Bellwether or Omnicom: whose statistics should we believe?

Confused about the state of the marcoms economy? You have every right to be, after comparing and contrasting the slews of statistics spewing out of first quarter assessments.

Grandaddy of them all the Bellwether IPA/BDO report is all doom and gloom. Apparently, marketing budgets have been revised down for the second successive quarter. The only good news is that the rate of decline has slowed – infinitesimally. The report, which surveys 300 companies selected from the UK’s top 1,000 (it says: by marcoms spend presumably), shows a net downgrade of  5.1% in budget. In Q4 2010, the downgrade was 5.4%. Just to drive another nail into the coffin, it also tells us that the survey’s provisional data for actual spend in 2010 decreased for the third year running.

WPP's Sorrell: An answer to the question, maybe?

That, as it were, is in my left hand. In my right hand, I am holding a piece of paper with Omnicom’s first quarter results for 2011 printed on it.  These invite us to take a very different view of the state of marcoms. Omnicom – the world’s second largest marketing services group – is having a very good year so far; and its performance in the UK has been exceptional.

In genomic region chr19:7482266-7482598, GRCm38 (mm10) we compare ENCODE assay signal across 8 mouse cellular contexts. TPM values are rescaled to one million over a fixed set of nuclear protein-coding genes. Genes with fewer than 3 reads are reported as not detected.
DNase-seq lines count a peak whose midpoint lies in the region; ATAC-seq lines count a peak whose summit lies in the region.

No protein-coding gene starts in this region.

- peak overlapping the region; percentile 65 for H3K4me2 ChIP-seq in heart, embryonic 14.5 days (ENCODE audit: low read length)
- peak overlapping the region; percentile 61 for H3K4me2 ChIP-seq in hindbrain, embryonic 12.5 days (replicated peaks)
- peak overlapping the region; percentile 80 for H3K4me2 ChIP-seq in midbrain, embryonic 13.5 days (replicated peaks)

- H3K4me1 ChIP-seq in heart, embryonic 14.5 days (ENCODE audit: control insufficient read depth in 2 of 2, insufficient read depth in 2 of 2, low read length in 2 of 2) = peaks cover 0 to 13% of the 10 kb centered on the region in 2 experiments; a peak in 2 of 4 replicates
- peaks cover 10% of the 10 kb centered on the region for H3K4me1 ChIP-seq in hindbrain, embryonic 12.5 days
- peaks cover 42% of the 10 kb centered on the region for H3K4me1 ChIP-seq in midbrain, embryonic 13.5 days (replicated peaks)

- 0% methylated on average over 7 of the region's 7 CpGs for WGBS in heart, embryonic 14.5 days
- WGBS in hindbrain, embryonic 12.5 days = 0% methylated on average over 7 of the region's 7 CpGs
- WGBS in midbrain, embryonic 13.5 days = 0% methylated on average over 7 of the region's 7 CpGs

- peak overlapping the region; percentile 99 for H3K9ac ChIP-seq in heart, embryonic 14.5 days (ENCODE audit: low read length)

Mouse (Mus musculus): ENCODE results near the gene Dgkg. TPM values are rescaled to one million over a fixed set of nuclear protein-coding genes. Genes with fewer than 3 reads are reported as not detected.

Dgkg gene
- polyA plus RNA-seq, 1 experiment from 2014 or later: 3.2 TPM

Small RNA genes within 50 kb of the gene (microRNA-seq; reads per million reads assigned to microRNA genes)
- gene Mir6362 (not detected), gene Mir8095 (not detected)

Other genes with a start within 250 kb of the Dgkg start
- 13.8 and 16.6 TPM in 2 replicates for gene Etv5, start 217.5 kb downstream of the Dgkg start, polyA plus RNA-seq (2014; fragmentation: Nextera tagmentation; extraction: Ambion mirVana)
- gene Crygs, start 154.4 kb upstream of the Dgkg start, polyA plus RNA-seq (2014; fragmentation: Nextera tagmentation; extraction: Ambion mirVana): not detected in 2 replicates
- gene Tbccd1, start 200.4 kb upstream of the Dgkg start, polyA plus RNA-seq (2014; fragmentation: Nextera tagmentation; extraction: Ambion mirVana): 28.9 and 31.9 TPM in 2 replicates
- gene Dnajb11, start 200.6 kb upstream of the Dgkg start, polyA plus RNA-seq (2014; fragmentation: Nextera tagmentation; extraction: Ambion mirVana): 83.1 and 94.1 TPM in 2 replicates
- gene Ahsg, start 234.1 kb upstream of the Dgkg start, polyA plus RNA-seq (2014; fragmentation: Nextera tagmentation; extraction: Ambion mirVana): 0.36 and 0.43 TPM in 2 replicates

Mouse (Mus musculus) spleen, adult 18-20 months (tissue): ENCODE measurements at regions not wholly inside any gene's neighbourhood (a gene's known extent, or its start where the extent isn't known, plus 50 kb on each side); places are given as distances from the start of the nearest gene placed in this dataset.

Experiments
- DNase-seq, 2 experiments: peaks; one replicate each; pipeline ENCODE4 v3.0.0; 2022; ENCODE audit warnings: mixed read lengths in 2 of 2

Specifically, the group – which owns such representative agencies as BBDO, DDB, TBWA, OMD and PHD, grew its worldwide revenues by nearly 8% to $3.15bn, with an increase in organic growth of over 5%. The really interesting bit, though, is the fact that organic growth in the UK – not exactly an emerging economy – outstripped that average with a surge of over 9%.

Are these two organisations – Bellwether and Omnicom – inhabitants of parallel universes, perchance? We’ll know more when the other big holding companies announce their Q1 figures. Publicis Groupe is next (tomorrow). But the one to really wait for is WPP – the world’s largest. Its chief, Sir Martin Sorrell, has been bearish on the UK economy in recent times. So it will be interesting to see whether he has, in any measure, changed his mind.

Or maybe not. All of this is a salutary reminder of a saying attributed to Disraeli, “There are three kinds of lie: lies, damned lies and statistics.”

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